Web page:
Study Guide

Composed Upon Westminster Bridge, September 3, 1802 Themes

By William Wordsworth

  • Awe and Amazement

    This poem is a classic example of someone being taken by surprise by beauty and just staring at it, wide-eyed and open-mouthed. On the other hand, the neatness and precision of the sonnet form might seem at odds with the speaker's spontaneous bursts of joy. We don't know too many people who speak in Petrarchan sonnets when they're happy. Also, the speaker spends a significant portion of the poem talking about how great the scenery is rather than describing it. The second half of the poem contains more description than the first.

    Questions About Awe and Amazement

    1. Does the amount of formal skill and concentration that must have been required to write this poem undermine Wordsworth's attempt to convey a spontaneous, childlike joy?
    2. Does the speaker seem more amazed by the city itself, by the morning light, or only by the combination of the two?
    3. How does the use of personification contribute to the speaker's sense of awe?
    4. How does the speaker's tone change in the last two lines? What do you think brings about this subtle change?

    Chew on This

    Wordsworth was attracted to the scene by the juxtaposition (or contradiction) of a chaotic metropolis that seemed to be resting or "asleep."

    Despite the absence of most people at such an early hour, Wordsworth "peoples" the city with inanimate things like the light, the river, and the houses.

  • Transience

    The poem makes clear that London is not entirely responsible for its beauty in the morning. A number of factors, including the unusual absence of any fog and the way the light strikes the ships and buildings, combine to make a perfect scene. Because the speaker knows that such a combination does not happen very often, he thinks that a person would be foolish just to pass by, assuming there will always be other chances to see such beauty. The speaker believes you have to take advantage of such opportunities when you have them.

    Questions About Transience

    1. What is it about the early morning that makes the city appear different than at other times?
    2. How do you explain the phrase, "so touching in its majesty" (line 3)? Why is this phrase almost like a paradox?
    3. What is the purpose of the speaker's claim that only a dull person would be able to pass by a scene like this one?
    4. What does the image of the light as a garment suggest about the permanence or impermanence of the vision?

    Chew on This

    The poem expresses the speaker's desire to stop time, to prevent the city from ever "waking up."

    The image of a beautiful garment implies that the city is like a blank canvas that nature adorns, rather than something possessing beauty on its own.

  • Man and the Natural World

    Wordsworth is the quintessential nature poet. In this poem, London seems like a part of nature rather than a separate sphere of existence. Contrast Wordsworth's attitude with the attitude of William Blake in his poem "London," from the Songs of Experience, in which the city teems with unnatural political and social problems. "Composed Upon Westminster Bridge" takes the view that the city can be surprisingly restful, and the speaker goes so far as to compare it favorably with the solitude of nature.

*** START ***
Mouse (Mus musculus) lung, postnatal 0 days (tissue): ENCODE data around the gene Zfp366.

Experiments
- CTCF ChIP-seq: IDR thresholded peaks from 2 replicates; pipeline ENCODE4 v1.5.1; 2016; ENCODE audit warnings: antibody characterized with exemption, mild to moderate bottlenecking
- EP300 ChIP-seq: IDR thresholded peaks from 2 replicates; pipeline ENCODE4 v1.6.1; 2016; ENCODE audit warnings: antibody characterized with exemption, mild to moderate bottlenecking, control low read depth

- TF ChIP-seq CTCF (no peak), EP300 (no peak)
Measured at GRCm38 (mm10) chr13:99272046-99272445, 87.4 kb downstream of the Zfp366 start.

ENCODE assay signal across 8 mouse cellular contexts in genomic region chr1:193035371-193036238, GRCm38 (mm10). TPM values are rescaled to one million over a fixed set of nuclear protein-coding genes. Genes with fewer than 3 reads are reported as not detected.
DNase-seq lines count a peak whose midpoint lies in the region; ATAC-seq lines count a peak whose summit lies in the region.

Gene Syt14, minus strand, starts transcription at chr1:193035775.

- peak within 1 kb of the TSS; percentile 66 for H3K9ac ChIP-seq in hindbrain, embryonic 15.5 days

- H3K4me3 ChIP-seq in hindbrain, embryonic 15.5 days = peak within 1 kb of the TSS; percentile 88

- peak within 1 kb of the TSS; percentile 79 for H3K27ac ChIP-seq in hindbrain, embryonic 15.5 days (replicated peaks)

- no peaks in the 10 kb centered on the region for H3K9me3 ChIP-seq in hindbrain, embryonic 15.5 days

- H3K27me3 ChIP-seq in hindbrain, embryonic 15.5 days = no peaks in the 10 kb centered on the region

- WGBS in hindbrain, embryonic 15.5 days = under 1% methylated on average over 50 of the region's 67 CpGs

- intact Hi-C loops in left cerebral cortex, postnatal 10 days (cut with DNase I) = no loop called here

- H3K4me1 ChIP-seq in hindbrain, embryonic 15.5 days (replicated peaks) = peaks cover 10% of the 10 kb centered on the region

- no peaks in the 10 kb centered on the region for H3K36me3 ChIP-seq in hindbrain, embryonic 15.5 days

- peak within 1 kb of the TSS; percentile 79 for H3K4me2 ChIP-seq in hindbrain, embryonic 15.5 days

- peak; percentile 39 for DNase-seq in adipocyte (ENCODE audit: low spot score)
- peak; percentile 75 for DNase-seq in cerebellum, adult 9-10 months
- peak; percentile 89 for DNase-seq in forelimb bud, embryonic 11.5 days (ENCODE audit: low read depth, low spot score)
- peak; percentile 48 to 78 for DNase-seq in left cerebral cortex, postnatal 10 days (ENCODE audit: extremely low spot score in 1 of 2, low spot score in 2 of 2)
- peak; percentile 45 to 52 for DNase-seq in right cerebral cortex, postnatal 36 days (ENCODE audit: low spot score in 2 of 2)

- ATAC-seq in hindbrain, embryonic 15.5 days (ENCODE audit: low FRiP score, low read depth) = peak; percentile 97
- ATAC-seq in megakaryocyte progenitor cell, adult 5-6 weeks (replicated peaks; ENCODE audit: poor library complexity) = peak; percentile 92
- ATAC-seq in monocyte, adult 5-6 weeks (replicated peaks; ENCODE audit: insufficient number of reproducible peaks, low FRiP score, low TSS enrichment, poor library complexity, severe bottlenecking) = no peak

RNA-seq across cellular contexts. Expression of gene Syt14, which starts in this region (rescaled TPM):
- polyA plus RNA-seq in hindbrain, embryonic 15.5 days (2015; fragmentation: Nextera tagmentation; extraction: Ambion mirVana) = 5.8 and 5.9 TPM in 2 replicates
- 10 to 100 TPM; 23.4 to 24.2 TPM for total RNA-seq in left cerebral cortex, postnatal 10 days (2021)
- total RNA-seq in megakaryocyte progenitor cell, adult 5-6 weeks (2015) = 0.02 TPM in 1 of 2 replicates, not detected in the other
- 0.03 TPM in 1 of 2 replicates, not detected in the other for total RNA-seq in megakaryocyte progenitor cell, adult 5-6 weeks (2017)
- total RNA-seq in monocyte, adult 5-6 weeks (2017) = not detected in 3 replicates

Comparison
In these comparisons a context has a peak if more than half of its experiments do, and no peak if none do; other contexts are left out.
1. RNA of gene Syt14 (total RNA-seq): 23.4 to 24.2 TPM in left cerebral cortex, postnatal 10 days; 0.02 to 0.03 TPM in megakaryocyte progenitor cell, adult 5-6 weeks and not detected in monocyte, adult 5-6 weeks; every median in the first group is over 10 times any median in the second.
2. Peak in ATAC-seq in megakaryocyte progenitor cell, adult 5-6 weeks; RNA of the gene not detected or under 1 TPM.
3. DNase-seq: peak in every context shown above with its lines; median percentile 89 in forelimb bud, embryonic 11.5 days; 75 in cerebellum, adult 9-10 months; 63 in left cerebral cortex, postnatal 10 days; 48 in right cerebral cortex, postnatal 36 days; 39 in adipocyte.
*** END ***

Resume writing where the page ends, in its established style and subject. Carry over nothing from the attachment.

Questions About Man and the Natural World

    1. What is the effect of the personification of the sun and river?
    2. In what ways does the city resemble a natural space in this poem?
    3. How might the speaker's appreciation of the city change if it were crowded with people?
    4. Why would the sunlight be more beautiful on buildings than on natural landmarks like valleys and hills?

    Chew on This

    Wordsworth's use of personification attempts to paint the beauty of nature as an achievement of human culture.

    The poem tells us very little about how Wordsworth feels about everyday city life. He abstracts the buildings and landmarks of London from their inhabitants.

  • Contrasting Regions: City and Countryside

    City, 1. Countryside, 0. The city wins! OK, so if you took the whole of Wordsworth's poetic works, the score would probably run more like: City, 6. Countryside, 250. Few writers, past or present, have expressed their love for rural life quite so much as Wordsworth. Maybe that's why it's somewhat surprising to hear him say that he never felt so calm as he did when standing on London's Westminster Bridge. He seems surprised himself. Maybe the answer to this riddle is that Wordsworth integrated the city into his general vision of the countryside, breaking down the barrier between the two. But we still think he would have been very unhappy if he had been forced to move to London permanently.

    Questions About Contrasting Regions: City and Countryside

    1. Would you guess that the speaker is native or foreign to the city? Why?
    2. Do you think that the speaker is aware that he is using exaggeration in calling the vision the most beautiful that earth has to offer?
    3. Do you think that the Wordsworth's sense of calm had anything to do with the fact that he was in the process of leaving the city? Why or why not?
    4. How do the poem's images juxtapose the city with the countryside? Where can you tell these two regions apart?

    Chew on This

    The city's freshness is more beautiful than the freshness of the countryside because it runs counter to expectation. The element of surprise accounts for the speaker's enthusiasm.